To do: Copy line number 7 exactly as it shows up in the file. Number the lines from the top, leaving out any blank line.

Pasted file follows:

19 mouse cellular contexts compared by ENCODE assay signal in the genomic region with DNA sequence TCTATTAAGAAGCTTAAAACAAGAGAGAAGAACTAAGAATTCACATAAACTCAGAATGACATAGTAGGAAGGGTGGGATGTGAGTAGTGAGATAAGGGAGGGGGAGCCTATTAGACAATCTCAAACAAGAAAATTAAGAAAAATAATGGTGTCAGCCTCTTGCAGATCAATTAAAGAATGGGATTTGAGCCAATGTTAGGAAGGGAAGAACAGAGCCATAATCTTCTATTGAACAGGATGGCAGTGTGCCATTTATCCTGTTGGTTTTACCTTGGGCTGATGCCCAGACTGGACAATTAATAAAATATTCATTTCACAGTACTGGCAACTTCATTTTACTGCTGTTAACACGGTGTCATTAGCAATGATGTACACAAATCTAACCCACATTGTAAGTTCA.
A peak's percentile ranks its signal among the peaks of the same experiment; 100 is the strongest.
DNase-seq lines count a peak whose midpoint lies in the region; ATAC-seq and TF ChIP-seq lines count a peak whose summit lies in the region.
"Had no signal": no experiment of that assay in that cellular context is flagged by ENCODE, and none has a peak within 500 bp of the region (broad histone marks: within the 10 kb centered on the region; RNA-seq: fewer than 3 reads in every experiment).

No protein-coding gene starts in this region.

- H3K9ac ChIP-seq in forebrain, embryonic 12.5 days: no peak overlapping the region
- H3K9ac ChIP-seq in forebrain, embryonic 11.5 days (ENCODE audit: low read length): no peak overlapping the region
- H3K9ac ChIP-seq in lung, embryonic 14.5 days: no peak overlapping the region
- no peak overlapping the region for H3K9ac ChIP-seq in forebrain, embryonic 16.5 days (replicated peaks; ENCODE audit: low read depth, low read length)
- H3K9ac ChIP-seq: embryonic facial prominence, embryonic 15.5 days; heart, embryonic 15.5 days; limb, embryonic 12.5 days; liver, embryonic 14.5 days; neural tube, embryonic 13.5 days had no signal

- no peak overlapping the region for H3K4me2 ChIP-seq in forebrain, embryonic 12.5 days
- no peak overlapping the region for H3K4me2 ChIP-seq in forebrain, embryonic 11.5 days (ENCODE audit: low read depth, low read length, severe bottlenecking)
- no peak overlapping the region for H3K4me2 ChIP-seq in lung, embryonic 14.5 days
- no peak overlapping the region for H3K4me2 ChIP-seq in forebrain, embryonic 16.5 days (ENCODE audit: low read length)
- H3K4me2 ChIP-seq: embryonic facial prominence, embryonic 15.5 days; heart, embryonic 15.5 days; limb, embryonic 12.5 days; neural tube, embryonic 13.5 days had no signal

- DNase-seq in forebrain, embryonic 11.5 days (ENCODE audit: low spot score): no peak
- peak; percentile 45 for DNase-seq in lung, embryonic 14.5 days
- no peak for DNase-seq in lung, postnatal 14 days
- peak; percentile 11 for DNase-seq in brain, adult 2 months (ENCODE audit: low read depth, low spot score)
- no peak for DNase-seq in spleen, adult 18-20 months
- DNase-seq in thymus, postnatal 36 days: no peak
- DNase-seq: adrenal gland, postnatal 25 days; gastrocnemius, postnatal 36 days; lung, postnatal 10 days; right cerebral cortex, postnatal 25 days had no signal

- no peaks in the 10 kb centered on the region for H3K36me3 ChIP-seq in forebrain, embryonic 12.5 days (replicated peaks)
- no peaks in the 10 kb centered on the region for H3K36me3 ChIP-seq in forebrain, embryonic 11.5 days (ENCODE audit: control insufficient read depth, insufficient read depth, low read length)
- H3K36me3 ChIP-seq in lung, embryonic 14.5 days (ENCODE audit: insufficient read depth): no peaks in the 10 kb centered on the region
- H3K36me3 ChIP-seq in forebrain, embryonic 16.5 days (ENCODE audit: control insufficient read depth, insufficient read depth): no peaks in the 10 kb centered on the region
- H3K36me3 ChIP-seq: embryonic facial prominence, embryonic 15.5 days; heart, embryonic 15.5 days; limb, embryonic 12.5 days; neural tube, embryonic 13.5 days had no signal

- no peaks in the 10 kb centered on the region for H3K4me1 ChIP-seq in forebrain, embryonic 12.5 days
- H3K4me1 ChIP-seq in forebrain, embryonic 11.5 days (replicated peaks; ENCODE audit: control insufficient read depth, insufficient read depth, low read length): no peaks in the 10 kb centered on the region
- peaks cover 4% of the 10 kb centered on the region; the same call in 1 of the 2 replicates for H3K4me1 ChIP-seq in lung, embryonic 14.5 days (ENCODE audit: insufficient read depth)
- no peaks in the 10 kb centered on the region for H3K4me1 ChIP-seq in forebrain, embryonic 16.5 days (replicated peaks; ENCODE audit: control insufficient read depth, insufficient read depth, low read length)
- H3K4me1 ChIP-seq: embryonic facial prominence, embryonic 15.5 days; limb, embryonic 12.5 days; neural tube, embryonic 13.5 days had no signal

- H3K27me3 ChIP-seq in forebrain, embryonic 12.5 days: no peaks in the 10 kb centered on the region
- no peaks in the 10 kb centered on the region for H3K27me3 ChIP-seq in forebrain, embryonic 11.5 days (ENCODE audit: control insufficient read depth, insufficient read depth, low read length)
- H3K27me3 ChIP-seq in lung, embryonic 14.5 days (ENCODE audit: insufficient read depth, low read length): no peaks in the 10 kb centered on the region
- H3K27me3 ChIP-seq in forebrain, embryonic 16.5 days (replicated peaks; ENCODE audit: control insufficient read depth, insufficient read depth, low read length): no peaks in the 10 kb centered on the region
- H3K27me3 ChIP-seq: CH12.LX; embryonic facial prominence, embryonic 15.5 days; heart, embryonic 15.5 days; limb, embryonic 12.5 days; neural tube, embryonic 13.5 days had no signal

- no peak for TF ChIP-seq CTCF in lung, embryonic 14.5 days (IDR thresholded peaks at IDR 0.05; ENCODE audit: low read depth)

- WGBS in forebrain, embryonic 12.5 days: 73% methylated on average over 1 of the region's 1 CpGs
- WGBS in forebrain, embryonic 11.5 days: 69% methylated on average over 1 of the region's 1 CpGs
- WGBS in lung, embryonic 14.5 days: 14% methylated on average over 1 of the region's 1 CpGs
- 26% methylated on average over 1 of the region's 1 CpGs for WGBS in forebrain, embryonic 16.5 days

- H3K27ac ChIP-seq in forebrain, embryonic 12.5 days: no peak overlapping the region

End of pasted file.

- H3K9ac ChIP-seq in forebrain, embryonic 11.5 days (ENCODE audit: low read length): no peak overlapping the region